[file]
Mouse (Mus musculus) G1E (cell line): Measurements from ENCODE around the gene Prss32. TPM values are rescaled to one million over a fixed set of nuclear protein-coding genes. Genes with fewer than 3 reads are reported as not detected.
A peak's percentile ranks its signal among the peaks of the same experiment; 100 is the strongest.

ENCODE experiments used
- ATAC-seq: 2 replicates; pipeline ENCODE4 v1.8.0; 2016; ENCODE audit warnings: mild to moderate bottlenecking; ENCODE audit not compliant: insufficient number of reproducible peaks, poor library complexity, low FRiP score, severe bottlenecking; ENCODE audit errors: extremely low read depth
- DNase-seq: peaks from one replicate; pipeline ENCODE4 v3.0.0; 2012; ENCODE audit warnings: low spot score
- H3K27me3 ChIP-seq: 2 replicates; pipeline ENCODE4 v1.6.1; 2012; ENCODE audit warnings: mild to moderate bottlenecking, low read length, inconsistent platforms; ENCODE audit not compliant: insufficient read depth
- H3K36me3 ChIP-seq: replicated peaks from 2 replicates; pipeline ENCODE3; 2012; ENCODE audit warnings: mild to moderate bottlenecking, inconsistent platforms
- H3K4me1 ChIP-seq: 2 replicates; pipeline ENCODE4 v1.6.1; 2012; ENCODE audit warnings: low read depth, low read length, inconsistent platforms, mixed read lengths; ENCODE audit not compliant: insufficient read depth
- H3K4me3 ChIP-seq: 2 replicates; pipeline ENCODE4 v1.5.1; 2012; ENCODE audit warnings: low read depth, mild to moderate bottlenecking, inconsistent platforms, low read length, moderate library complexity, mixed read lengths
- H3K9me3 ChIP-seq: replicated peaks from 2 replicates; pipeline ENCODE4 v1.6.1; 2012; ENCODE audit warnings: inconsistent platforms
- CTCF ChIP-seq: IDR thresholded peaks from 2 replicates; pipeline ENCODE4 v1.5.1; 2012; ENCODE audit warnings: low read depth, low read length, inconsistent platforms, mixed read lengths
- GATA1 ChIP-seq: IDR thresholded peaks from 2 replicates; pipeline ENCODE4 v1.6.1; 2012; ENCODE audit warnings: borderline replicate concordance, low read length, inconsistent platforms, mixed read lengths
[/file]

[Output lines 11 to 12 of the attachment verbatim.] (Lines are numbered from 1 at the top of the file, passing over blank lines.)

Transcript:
- CTCF ChIP-seq: IDR thresholded peaks from 2 replicates; pipeline ENCODE4 v1.5.1; 2012; ENCODE audit warnings: low read depth, low read length, inconsistent platforms, mixed read lengths
- GATA1 ChIP-seq: IDR thresholded peaks from 2 replicates; pipeline ENCODE4 v1.6.1; 2012; ENCODE audit warnings: borderline replicate concordance, low read length, inconsistent platforms, mixed read lengths